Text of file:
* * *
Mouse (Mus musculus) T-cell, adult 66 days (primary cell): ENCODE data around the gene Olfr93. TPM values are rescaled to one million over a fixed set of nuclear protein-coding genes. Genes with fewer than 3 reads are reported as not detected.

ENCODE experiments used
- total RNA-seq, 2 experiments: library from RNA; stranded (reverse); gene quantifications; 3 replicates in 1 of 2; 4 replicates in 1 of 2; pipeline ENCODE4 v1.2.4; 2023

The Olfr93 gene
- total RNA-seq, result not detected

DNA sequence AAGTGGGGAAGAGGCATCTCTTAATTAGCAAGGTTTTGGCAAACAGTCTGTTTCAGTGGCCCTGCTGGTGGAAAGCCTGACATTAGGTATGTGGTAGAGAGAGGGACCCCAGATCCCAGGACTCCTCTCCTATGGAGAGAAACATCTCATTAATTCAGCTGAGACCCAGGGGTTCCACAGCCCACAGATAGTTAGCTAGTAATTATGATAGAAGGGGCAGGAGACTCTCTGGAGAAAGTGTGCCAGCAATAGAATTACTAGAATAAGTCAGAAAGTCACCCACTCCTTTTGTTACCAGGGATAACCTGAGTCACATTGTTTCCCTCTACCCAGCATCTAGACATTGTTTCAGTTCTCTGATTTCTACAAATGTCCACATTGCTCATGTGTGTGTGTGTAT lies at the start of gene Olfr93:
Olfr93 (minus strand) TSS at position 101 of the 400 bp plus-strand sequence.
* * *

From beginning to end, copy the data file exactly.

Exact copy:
Mouse (Mus musculus) T-cell, adult 66 days (primary cell): ENCODE data around the gene Olfr93. TPM values are rescaled to one million over a fixed set of nuclear protein-coding genes. Genes with fewer than 3 reads are reported as not detected.

ENCODE experiments used
- total RNA-seq, 2 experiments: library from RNA; stranded (reverse); gene quantifications; 3 replicates in 1 of 2; 4 replicates in 1 of 2; pipeline ENCODE4 v1.2.4; 2023

The Olfr93 gene
- total RNA-seq, result not detected

DNA sequence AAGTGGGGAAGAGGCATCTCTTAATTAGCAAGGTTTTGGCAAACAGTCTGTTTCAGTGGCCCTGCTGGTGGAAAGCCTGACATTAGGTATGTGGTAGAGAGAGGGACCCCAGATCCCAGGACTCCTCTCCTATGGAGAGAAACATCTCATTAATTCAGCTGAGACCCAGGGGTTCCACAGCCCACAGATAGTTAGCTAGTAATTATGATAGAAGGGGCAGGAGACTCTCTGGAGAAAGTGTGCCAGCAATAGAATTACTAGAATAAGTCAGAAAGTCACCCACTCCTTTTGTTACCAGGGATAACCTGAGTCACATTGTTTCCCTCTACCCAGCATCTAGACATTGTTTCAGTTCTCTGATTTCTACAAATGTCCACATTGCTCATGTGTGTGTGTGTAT lies at the start of gene Olfr93:
Olfr93 (minus strand) TSS at position 101 of the 400 bp plus-strand sequence.